Until moments before his execution last week, Troy Davis maintained he was innocent of murdering a police officer. In fact, doubts about his guilt had been growing for years as seven eyewitnesses recanted or changed their testimony, some of them saying they could no longer trust their memories.
Did their memories change?
Most people think their memory is pretty accurate, trusting what they see and recording what happened just like a video camera. But psychologist Dr. Elizabeth Loftus, an expert on human memory and professor at the University of California, Irvine, would disagree.
“The trust is memory is malleable, we take information in but over the course of life, distort, alter or transform that information or memory,” said Dr. Loftus. And that’s why so many pictures line the walls of Roosevelt University’s gage gallery.
These are all individuals who served time in prison for crimes they didn’t commit. They were wrongfully convicted and then exonerated, often because of somebody’s faulty memory. “When it comes to somebody’s freedom, very precise memory matters,” Said Dr. Loftus about the problem with eye-witness testimony.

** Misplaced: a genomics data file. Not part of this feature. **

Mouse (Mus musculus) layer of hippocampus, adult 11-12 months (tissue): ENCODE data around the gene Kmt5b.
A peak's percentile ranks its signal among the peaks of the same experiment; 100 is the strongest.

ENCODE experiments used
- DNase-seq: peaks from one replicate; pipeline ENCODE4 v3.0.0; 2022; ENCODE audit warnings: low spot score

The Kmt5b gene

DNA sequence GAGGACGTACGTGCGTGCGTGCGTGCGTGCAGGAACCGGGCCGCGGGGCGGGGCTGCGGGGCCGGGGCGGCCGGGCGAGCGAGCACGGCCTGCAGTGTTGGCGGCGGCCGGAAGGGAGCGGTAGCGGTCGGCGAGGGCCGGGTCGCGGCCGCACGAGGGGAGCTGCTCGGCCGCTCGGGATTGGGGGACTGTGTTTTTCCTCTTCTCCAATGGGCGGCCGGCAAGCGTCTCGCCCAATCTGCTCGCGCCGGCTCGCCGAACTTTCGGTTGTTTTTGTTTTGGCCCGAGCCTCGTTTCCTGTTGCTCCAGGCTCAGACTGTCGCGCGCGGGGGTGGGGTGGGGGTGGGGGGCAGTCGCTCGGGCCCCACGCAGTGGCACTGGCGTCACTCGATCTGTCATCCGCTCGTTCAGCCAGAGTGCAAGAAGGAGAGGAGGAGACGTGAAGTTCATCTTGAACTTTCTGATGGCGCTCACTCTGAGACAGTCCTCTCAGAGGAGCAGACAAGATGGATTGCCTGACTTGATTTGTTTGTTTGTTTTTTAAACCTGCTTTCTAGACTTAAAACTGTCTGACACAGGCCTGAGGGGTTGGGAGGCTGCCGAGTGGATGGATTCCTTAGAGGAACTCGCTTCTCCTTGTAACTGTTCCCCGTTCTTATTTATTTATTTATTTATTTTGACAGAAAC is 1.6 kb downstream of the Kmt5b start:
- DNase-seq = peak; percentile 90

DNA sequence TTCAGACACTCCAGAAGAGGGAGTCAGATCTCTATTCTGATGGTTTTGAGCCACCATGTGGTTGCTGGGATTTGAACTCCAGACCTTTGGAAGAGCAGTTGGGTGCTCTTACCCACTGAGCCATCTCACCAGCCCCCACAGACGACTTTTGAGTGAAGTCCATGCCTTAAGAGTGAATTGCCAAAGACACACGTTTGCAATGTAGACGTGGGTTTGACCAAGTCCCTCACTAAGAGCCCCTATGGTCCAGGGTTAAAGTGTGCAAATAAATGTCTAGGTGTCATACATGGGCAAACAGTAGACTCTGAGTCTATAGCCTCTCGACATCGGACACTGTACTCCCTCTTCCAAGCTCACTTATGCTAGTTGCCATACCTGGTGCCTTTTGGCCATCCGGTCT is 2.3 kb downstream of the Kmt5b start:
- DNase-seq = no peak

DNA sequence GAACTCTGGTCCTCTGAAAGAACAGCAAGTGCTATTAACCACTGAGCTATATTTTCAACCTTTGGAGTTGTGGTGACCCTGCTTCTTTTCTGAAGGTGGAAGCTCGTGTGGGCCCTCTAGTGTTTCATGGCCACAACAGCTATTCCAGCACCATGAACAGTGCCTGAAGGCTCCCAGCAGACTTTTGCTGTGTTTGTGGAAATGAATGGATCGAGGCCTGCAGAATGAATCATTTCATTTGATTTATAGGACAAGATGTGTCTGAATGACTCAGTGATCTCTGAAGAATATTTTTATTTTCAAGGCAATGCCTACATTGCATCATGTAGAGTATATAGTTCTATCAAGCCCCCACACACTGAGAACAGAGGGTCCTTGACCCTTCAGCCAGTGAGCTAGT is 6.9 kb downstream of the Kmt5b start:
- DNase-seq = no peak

But the most imprecise memories are of traumatic situations: shocking and frightening events are not the most easy to remember. “Not the way things work, when it comes to a highly stressful event, the memory can be impaired,” said Dr. Loftus. She said that memory is further muddied because humans want to feel good about themselves and their actions. “We remember that we gave more to charity than we really did, or voted in elections we didn’t or our grades were better than they actually where…”
In one experience, researchers persuaded people that their family members had described an incident in which the subject was lost as a child on a family shopping trip. Although it never happened, a significant number of people soon started “remember” details of a fake incident.
“Through the power of suggestion, you can plant these very rich whole memories,” said Dr. Loftus. It’s why the memory doctor has a practical prescription for those silly fights when you’re sure someone else remembers it wrong.
“We should probably be more accepting of someone else’s memory different than ours, don’t call them a liar.” Roosevelt University’s The Innocents: Headshots exhibit will be on display in the Gage Gallery through October 31st.